26 Strong but brittle

27 Polyatomic Ions  Atoms that are covalently bonded to each other to form a group of atoms that has both molecular and ionic characteristics.  The charge on the polyatomic ion results from an excess of electrons, or shortage.  Polyatomic (-) plus a metal  Polyatomic (NH 4 + ) plus a nonmetal

28 Practice  Li + F  S + Ca  Ba + N  Na + CO 3 -2  NH + + Cl

29 Naming Binary Ionic Compounds from Empirical Formulas  Ionic compounds - named by stating the metal or ammonium first  Take the root of the second non-metal element and add the suffix –ide.

30 Name Me  NaCl  CsI  CaBr 2  Potassium Oxide  Potassium Phosphide

31 Naming Polyatomic Ionic Compounds  Polyatomic ionic compounds - named by stating the metal or the + polyatomic ion first  Then state the name of the negative polyatomic ion.

32 Name Me  Al 2 (SO 3 ) 3  (NH 4 ) 2 CrO 4  Sodium Carbonate  Ammonium Chloride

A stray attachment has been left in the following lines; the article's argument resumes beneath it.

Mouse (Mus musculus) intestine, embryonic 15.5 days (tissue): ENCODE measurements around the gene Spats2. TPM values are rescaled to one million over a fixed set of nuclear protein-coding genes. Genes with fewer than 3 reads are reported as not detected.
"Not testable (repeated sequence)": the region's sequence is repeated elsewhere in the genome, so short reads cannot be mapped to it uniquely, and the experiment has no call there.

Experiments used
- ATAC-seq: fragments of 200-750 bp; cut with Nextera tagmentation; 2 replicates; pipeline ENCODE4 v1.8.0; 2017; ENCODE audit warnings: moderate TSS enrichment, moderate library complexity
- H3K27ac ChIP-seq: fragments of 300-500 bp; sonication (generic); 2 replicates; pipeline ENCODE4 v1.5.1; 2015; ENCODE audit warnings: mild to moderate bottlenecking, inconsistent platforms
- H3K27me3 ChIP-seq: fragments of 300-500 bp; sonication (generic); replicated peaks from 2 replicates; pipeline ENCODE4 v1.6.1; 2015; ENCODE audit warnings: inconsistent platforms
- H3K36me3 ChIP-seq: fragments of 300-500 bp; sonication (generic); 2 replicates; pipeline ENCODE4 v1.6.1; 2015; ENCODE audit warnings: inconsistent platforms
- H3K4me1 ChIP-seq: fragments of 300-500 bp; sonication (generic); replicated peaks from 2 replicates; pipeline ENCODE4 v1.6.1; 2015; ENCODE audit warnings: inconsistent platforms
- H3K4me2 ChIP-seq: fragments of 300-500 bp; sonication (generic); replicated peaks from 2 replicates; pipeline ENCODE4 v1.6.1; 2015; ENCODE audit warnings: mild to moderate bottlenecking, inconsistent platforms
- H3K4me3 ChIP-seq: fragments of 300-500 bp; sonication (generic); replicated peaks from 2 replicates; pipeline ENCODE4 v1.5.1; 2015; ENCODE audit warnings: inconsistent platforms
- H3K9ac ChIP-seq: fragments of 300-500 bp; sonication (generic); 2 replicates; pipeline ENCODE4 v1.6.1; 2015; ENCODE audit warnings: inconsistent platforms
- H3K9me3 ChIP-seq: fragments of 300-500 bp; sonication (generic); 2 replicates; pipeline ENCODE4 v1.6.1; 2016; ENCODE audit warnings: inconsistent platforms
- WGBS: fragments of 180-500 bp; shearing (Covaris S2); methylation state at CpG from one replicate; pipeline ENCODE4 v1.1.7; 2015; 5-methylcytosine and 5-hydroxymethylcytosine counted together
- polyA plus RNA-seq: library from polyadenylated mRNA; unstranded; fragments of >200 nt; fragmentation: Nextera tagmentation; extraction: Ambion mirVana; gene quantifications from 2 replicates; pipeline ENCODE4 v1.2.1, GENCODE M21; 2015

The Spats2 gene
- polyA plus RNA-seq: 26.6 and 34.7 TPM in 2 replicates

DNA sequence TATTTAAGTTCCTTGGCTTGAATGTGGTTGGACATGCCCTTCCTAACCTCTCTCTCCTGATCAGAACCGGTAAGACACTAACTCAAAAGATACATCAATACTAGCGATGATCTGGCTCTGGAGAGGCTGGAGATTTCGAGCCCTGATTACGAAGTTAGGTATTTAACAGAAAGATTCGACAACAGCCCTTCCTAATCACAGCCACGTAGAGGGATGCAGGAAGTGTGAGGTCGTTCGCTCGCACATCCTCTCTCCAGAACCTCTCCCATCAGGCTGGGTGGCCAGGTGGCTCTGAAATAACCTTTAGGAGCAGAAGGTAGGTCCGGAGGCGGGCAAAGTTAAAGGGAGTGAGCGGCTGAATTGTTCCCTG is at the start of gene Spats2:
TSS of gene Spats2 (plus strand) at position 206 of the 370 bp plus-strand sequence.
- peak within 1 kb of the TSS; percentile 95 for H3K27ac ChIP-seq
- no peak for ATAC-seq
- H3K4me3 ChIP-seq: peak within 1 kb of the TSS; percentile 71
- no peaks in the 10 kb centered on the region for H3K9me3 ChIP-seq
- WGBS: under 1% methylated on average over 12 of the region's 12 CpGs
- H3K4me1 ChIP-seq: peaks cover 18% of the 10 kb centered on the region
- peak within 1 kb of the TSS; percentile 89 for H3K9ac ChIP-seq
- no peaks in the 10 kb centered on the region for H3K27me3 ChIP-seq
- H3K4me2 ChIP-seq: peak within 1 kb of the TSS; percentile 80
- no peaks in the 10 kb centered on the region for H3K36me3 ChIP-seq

33 Writing Names of Ionic Compounds with Multivalent Metals  Write the names of the ions in the order they are written.  Reverse criss cross to determine the charge of the multivalent metal  Remember that some ratios have been reduced  Write the charge in Roman numerals in parentheses after the metal

34 Name Me  Iron (II) Oxide  CoO  MnO 2  Au 2 (CrO 4 ) 3  Iron (II) Phosphate

35 Give the Formula For  Iron (II) Chloride  Titanium (IV) Oxide  Chromium (III) Acetate  Lead (II) Oxide  Gold (III) Oxalate

36 METALLIC BONDING  How does metallic bonding compare to covalent and ionic.  Characteristics of metallic bonds  Predict properties based on the bond type

37 Metallic bonds  Chemical bonding that results from the attraction between metal atoms and surrounding sea of electrons  Sea of electrons is due to the fact that there are overlapping empty orbital and the delocalized electrons can move freely throughout the entire metal.  Electrically charged

38 Metallic Bonding

39 What are the properties of metals?  Why do they have these properties

40 Metallic Properties  High electrical conductor  High thermal conductor (free e-)  Absorb a wide range of light frequencies because of the small energy differences between orbital's. – makes them shinny  Malleability – ability of a substance to be hammered into a thin sheet  Ductility – ability of a substance to be drawn into a wire.  This is possible because the metallic bonding is th same in all directions throughout the solid. One plane can slide past the other plane without encountering any; resistance or breaking any bonds.